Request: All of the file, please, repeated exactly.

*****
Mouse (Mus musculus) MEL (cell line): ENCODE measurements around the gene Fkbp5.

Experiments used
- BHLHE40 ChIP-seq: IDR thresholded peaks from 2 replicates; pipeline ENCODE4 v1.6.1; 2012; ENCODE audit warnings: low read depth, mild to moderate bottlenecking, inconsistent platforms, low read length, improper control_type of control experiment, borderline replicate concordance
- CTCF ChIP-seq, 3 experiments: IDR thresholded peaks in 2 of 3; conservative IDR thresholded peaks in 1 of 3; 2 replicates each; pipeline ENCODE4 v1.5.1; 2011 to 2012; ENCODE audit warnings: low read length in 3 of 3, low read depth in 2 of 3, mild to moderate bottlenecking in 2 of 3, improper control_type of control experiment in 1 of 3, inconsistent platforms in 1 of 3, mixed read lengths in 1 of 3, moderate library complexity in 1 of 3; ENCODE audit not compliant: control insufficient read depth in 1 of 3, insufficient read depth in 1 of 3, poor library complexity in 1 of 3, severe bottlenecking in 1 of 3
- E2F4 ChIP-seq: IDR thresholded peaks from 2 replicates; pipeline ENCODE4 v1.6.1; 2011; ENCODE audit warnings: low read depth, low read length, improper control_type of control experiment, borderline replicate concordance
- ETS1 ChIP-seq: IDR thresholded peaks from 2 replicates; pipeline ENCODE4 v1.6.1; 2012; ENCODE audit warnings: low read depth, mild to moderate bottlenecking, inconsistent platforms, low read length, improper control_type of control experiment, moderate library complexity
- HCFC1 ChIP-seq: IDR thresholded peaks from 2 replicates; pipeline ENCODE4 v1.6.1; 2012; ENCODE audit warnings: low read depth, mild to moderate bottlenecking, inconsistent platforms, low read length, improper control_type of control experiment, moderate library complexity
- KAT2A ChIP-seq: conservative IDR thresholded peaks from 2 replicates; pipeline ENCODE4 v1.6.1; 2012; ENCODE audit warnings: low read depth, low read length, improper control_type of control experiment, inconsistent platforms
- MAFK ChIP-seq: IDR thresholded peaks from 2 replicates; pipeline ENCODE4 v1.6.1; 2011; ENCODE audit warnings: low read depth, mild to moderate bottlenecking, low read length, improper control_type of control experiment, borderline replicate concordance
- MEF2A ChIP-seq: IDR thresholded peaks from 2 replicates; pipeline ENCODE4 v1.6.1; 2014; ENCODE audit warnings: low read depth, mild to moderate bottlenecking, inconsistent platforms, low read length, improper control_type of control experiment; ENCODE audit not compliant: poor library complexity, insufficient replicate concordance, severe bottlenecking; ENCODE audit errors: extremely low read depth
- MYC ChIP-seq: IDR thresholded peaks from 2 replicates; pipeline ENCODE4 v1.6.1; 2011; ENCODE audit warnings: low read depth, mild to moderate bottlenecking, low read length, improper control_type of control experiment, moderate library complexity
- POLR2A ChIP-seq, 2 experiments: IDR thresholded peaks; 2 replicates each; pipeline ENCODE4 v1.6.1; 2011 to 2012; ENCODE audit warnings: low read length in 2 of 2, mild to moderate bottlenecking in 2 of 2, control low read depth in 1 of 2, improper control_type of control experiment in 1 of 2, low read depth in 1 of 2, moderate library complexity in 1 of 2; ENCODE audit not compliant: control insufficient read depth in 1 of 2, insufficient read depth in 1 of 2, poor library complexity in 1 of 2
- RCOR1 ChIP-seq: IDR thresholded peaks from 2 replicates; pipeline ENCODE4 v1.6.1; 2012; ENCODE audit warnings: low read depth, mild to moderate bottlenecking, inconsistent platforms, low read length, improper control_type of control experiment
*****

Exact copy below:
Mouse (Mus musculus) MEL (cell line): ENCODE measurements around the gene Fkbp5.

Experiments used
- BHLHE40 ChIP-seq: IDR thresholded peaks from 2 replicates; pipeline ENCODE4 v1.6.1; 2012; ENCODE audit warnings: low read depth, mild to moderate bottlenecking, inconsistent platforms, low read length, improper control_type of control experiment, borderline replicate concordance
- CTCF ChIP-seq, 3 experiments: IDR thresholded peaks in 2 of 3; conservative IDR thresholded peaks in 1 of 3; 2 replicates each; pipeline ENCODE4 v1.5.1; 2011 to 2012; ENCODE audit warnings: low read length in 3 of 3, low read depth in 2 of 3, mild to moderate bottlenecking in 2 of 3, improper control_type of control experiment in 1 of 3, inconsistent platforms in 1 of 3, mixed read lengths in 1 of 3, moderate library complexity in 1 of 3; ENCODE audit not compliant: control insufficient read depth in 1 of 3, insufficient read depth in 1 of 3, poor library complexity in 1 of 3, severe bottlenecking in 1 of 3
- E2F4 ChIP-seq: IDR thresholded peaks from 2 replicates; pipeline ENCODE4 v1.6.1; 2011; ENCODE audit warnings: low read depth, low read length, improper control_type of control experiment, borderline replicate concordance
- ETS1 ChIP-seq: IDR thresholded peaks from 2 replicates; pipeline ENCODE4 v1.6.1; 2012; ENCODE audit warnings: low read depth, mild to moderate bottlenecking, inconsistent platforms, low read length, improper control_type of control experiment, moderate library complexity
- HCFC1 ChIP-seq: IDR thresholded peaks from 2 replicates; pipeline ENCODE4 v1.6.1; 2012; ENCODE audit warnings: low read depth, mild to moderate bottlenecking, inconsistent platforms, low read length, improper control_type of control experiment, moderate library complexity
- KAT2A ChIP-seq: conservative IDR thresholded peaks from 2 replicates; pipeline ENCODE4 v1.6.1; 2012; ENCODE audit warnings: low read depth, low read length, improper control_type of control experiment, inconsistent platforms
- MAFK ChIP-seq: IDR thresholded peaks from 2 replicates; pipeline ENCODE4 v1.6.1; 2011; ENCODE audit warnings: low read depth, mild to moderate bottlenecking, low read length, improper control_type of control experiment, borderline replicate concordance
- MEF2A ChIP-seq: IDR thresholded peaks from 2 replicates; pipeline ENCODE4 v1.6.1; 2014; ENCODE audit warnings: low read depth, mild to moderate bottlenecking, inconsistent platforms, low read length, improper control_type of control experiment; ENCODE audit not compliant: poor library complexity, insufficient replicate concordance, severe bottlenecking; ENCODE audit errors: extremely low read depth
- MYC ChIP-seq: IDR thresholded peaks from 2 replicates; pipeline ENCODE4 v1.6.1; 2011; ENCODE audit warnings: low read depth, mild to moderate bottlenecking, low read length, improper control_type of control experiment, moderate library complexity
- POLR2A ChIP-seq, 2 experiments: IDR thresholded peaks; 2 replicates each; pipeline ENCODE4 v1.6.1; 2011 to 2012; ENCODE audit warnings: low read length in 2 of 2, mild to moderate bottlenecking in 2 of 2, control low read depth in 1 of 2, improper control_type of control experiment in 1 of 2, low read depth in 1 of 2, moderate library complexity in 1 of 2; ENCODE audit not compliant: control insufficient read depth in 1 of 2, insufficient read depth in 1 of 2, poor library complexity in 1 of 2
- RCOR1 ChIP-seq: IDR thresholded peaks from 2 replicates; pipeline ENCODE4 v1.6.1; 2012; ENCODE audit warnings: low read depth, mild to moderate bottlenecking, inconsistent platforms, low read length, improper control_type of control experiment